Brazil is a country with a really sunny and pleasant weather, plentiful fresh water, beautiful beaches and warm, friendly and diverse people. Through this description, when we think about electricity production, we picture a plentiful amount of electricity generation and availability in the country, produced by solar panels, wind turbines and small hydropower plants.
However, this is not the right picture from the status of Brazilian electricity production. Even though the country is one of the top 5 countries with highest amount of energy being produced by renewables, most of the country’s electricity is produced by hydropower, presenting the other non-hydro renewable sources, such as biomass, wind and solar, a much smaller share in the country’s electricity generation mix. From all the electricity being produced in the country, 68% comes from hydropower plants, 8% from biomass, 5% from wind and 0.01% from solar1. Consequently, Brazil faces a few challenges regarding its electricity production and security.
We have listed the top 5 challenges in electricity production and security faced by Brazil so that we can brainstorm possible solutions and promote initiatives that can help solving those challenges.
#1 Brazilian electricity generation mix is highly dependent on a changing hydrological cycle
Due to its fresh water availability, 68% of the electricity supply in the country is provided by hydropower plants1. However, in the last few years, the country has faced serious droughts, that caused electricity shortages and blackouts. The droughts were due to modifications in the hydrological cycle caused by natural climate variability and climate change, which diminished the average water levels in hydro dam reservoirs. As a result, the highly dependence on hydropower endangers the country’s electricity security and supply, especially in the Southeast region that is the most populated and energy demanding region.
#2 Electricity prices for the consumers are extremely volatile and high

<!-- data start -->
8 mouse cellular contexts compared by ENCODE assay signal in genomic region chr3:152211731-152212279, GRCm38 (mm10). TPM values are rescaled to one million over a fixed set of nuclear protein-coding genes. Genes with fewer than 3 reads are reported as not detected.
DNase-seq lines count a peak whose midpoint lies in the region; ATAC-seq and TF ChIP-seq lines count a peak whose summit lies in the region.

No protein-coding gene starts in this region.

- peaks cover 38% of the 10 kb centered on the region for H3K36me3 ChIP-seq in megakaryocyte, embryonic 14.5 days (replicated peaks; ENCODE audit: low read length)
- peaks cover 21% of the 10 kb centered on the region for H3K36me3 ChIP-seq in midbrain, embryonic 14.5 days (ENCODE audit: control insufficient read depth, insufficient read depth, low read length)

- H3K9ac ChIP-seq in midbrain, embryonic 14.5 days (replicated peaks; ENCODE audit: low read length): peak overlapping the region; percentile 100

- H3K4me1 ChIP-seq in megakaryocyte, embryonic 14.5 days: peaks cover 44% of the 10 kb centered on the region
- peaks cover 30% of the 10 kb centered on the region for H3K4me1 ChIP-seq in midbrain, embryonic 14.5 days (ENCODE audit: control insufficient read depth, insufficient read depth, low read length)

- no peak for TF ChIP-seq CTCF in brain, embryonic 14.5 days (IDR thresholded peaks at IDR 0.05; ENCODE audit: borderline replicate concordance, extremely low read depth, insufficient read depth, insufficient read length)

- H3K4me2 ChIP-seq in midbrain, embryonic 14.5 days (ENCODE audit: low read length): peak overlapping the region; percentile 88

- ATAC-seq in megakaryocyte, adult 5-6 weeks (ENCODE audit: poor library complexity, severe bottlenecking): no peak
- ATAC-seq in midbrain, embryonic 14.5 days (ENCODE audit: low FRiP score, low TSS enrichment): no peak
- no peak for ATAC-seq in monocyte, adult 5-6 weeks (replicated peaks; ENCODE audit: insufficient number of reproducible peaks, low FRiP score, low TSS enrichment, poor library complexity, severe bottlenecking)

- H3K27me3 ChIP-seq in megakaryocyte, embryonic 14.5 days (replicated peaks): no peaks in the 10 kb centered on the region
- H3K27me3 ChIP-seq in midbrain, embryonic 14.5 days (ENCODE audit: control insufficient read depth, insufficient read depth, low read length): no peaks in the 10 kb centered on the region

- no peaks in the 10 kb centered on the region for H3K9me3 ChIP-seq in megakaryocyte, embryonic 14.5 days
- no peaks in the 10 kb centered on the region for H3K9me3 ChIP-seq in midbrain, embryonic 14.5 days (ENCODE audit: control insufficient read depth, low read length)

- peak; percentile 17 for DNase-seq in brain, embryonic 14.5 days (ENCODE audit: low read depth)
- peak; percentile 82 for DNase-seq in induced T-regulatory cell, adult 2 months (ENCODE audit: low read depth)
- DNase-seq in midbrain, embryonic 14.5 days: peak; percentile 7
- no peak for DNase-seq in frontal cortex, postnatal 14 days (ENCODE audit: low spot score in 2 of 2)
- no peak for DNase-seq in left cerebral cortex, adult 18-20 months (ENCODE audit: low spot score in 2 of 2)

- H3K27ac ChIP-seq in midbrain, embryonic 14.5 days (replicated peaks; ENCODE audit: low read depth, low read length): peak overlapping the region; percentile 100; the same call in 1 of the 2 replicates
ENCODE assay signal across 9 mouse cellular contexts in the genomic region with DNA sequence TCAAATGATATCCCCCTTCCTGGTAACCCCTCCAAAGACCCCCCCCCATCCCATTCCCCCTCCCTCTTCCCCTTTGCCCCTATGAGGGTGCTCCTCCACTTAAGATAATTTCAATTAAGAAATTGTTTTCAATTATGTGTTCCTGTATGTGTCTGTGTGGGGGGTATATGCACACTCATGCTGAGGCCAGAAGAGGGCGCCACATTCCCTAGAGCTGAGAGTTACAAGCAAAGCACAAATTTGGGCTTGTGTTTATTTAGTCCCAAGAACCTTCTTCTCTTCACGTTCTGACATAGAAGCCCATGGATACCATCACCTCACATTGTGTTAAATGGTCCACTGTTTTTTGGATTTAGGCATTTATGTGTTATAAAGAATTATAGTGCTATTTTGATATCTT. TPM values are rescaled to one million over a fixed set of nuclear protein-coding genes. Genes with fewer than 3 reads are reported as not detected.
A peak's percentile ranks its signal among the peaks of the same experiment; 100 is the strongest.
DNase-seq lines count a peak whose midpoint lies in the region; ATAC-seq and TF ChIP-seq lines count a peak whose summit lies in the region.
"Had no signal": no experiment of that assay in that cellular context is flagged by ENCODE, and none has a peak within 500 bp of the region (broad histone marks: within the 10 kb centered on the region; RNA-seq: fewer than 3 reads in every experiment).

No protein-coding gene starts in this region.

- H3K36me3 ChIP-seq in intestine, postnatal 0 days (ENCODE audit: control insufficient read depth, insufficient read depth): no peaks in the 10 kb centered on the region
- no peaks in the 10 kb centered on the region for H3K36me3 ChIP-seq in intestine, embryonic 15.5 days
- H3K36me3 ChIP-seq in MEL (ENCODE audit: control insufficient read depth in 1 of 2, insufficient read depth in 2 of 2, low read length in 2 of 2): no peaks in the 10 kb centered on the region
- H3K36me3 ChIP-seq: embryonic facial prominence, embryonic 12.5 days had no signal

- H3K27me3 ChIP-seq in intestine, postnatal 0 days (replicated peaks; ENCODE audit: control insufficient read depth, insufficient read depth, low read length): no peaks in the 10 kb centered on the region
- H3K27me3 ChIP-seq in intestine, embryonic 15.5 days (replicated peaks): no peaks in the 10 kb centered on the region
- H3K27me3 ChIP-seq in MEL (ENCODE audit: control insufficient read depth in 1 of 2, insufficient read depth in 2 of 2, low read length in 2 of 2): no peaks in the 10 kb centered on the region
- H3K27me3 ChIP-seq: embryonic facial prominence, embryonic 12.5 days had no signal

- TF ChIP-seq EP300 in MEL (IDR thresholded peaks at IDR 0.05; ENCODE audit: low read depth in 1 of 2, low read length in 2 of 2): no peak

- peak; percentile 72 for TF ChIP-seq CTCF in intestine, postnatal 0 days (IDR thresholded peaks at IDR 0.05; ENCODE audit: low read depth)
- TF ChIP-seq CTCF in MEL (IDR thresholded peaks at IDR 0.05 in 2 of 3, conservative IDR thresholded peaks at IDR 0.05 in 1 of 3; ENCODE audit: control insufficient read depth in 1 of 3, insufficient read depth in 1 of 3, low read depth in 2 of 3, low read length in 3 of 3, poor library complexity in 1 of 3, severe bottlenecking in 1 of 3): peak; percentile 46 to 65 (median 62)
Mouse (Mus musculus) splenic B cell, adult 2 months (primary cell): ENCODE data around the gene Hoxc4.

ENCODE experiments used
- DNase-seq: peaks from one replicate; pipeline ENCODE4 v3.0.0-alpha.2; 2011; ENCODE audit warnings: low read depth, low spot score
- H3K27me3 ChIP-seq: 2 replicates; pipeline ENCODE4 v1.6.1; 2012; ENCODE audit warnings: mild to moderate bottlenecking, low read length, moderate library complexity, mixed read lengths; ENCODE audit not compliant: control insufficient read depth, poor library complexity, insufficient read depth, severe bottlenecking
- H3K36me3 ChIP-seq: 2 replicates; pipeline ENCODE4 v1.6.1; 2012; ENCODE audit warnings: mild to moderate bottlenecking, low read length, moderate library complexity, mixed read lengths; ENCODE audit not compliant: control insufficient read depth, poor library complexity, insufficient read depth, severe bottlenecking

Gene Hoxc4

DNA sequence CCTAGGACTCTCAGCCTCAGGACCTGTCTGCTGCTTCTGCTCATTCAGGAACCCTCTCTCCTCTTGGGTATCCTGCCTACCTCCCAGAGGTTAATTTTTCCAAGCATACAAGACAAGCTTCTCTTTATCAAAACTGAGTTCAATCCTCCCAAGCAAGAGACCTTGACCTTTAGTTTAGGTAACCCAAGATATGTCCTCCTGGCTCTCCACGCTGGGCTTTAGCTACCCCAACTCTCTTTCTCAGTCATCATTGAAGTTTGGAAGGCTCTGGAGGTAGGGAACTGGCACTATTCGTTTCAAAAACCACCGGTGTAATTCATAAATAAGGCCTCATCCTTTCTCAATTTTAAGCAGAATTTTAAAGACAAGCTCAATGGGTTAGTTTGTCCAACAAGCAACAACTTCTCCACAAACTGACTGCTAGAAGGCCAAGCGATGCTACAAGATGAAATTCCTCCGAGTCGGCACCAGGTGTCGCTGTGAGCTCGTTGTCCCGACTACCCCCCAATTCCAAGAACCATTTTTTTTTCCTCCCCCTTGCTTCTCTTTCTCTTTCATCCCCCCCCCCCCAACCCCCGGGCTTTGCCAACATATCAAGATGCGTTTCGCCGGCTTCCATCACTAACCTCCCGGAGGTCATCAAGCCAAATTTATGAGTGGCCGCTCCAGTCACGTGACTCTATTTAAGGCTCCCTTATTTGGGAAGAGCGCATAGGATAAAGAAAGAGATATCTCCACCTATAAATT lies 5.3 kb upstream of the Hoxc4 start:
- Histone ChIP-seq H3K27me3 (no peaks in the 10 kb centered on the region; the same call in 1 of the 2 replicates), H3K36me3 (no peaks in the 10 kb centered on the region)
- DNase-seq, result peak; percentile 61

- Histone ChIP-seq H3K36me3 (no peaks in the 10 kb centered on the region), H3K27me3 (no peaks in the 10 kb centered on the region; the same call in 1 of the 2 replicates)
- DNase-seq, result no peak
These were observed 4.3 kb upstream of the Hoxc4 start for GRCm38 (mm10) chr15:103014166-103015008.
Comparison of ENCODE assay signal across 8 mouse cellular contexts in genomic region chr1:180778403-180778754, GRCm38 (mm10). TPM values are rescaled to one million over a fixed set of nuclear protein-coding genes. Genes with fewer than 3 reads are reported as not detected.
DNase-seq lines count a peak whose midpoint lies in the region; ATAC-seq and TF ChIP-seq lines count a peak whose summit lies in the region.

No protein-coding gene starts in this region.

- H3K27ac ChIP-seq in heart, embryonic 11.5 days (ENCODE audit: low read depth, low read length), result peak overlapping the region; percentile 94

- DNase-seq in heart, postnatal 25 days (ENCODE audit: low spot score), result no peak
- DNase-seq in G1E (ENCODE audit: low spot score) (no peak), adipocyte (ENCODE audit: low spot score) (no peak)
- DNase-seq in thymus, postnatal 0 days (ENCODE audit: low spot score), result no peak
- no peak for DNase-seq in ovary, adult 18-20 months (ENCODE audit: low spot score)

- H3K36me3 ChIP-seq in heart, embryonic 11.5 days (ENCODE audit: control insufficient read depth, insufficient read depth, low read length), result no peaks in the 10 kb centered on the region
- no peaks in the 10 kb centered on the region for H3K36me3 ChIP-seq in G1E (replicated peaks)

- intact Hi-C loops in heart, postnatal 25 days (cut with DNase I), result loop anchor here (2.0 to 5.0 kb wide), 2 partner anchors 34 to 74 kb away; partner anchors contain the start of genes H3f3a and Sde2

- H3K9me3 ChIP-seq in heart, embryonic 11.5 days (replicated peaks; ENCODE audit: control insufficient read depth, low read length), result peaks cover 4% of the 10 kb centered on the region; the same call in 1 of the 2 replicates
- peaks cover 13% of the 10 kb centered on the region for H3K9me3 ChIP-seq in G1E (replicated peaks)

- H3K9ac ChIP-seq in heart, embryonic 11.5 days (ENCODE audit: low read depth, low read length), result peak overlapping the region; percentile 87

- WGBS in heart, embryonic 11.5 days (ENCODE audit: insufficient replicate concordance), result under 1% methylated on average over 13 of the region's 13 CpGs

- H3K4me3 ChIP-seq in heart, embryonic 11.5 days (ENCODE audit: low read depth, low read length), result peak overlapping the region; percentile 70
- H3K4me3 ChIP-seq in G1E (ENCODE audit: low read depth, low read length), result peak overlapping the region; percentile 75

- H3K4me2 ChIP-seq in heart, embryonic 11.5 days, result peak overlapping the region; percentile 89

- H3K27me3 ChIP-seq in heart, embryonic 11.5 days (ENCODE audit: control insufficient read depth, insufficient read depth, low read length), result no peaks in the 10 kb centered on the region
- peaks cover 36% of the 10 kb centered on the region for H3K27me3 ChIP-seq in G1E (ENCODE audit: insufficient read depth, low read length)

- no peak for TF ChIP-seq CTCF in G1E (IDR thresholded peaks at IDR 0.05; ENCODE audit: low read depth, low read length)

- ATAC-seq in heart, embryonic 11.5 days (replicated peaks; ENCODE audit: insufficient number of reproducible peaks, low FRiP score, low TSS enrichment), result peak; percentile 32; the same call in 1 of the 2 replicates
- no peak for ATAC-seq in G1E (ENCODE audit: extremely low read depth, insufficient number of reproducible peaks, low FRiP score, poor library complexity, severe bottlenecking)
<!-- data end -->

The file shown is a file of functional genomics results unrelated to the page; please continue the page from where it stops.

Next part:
Another consequence of the high dependence of the power sector on hydropower generation is the increase in electricity prices for the consumer. The low average water levels in hydro dam reservoirs makes it necessary to increase the supply of thermal energy in order to meet the country’s electricity demand in dry seasons. This source of electricity is not only bad for the environment, generating greenhouse gases emissions that were previously avoided, but also is way more expensive than hydroelectricity. Therefore, electricity prices in Brazil have been quite high in the last 4 years and people are always dependent on rainy summers to pay a fair electricity price.
#3 The majority of the population has no money to install renewable energy technology and become more independent from the grid
Due to high levels of inequalities, most of the population in Brazil struggles for having their basic needs fulfilled. Thus, you can imagine that installing a solar panel, for example, in their rooftops is not part of the reality of most of the Brazilians if no subsidy or microcredit is available. Consequently, the majority of population keeps depending on the grid that cannot guarantee energy security in dry years and become hostages of high and volatile electricity prices.
#4 Middle and high classes are mostly not aware that it is already affordable to produce their own electricity and become independent from the grid
Despite the vast majority of population in Brazil has no conditions for installing a solar panel/wind turbine on their rooftops/land, most of the people from middle and high classes that could afford installing them are not aware that this is not only already affordable but also is a business opportunity. As a result, the number of households that have been producing electricity independently or that are buying their shares in renewable energy parks/cooperatives is growing in a much slower pace than in other regions in Europe, for example.
#5 A few communities in remote rural areas of the country are still lacking electricity
Even though the government program “Luz para todos” (light for all) increased the access to electricity in Brazil and the country nowadays presents more than 99% of electrification rate2, a few communities in remote rural areas still lack electricity in their households. Due to the high transmission costs, the national electricity grids do not reach a few remote rural areas with low population density and many people in these places are still relying on querosene or diesel for electricity generation, endangering their health and having poor life conditions.
In addition, even in the cases in which remote communities were given access to electricity, their isolated geographical localization made constant technology maintenance a challenge, what compromised the sustainability of the initiative. Therefore, these type of programs and initiatives still lack management mechanisms and capacity-building programs for local inhabitants for guaranteeing the universal access to electricity 3.
1BEN, 2017. Brazilian Energy Balance. Empresa de Pesquisa Energética (EPE) <https://ben.epe.gov.br/downloads/Relatorio_Final_BEN_2017.pdf>
2World Bank, 2018 < https://data.worldbank.org/indicator/EG.ELC.ACCS.ZS>
3MORANTE, Federico; ZILLES, Roberto ; MOCELIN, André . Transferencia tecnológica en comunidades amazónicas: algunos aprendizajes obtenidos a partir de proyectos utilizando la tecnología solar fotovoltaica. Avances en Energías Renovables y Medio Ambiente, v. 11, p. 12.25-12.32, 2007.